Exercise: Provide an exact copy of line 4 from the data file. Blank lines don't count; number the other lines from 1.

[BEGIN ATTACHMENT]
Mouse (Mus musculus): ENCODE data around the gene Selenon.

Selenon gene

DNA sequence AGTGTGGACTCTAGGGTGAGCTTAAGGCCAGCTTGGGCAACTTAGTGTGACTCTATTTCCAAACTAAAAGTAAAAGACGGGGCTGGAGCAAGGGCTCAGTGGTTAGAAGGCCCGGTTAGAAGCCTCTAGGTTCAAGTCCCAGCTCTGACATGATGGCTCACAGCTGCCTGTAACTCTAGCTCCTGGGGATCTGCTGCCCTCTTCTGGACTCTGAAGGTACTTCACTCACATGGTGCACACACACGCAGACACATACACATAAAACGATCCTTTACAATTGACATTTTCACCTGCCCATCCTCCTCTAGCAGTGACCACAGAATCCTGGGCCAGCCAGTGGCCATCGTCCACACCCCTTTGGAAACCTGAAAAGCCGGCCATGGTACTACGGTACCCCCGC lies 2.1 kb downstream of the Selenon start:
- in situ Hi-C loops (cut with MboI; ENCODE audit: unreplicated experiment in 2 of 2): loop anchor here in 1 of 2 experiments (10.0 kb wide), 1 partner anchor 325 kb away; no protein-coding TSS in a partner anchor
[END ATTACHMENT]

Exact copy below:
- in situ Hi-C loops (cut with MboI; ENCODE audit: unreplicated experiment in 2 of 2): loop anchor here in 1 of 2 experiments (10.0 kb wide), 1 partner anchor 325 kb away; no protein-coding TSS in a partner anchor